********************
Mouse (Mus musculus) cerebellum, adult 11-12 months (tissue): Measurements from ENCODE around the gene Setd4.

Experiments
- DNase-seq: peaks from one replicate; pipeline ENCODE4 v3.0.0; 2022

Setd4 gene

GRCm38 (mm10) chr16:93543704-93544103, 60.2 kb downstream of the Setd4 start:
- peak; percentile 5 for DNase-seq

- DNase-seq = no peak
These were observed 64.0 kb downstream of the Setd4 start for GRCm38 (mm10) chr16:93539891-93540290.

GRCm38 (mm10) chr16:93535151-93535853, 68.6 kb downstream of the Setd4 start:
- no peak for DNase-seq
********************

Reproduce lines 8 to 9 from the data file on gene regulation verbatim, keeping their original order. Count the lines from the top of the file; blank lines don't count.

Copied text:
These were observed 64.0 kb downstream of the Setd4 start for GRCm38 (mm10) chr16:93539891-93540290.

GRCm38 (mm10) chr16:93535151-93535853, 68.6 kb downstream of the Setd4 start: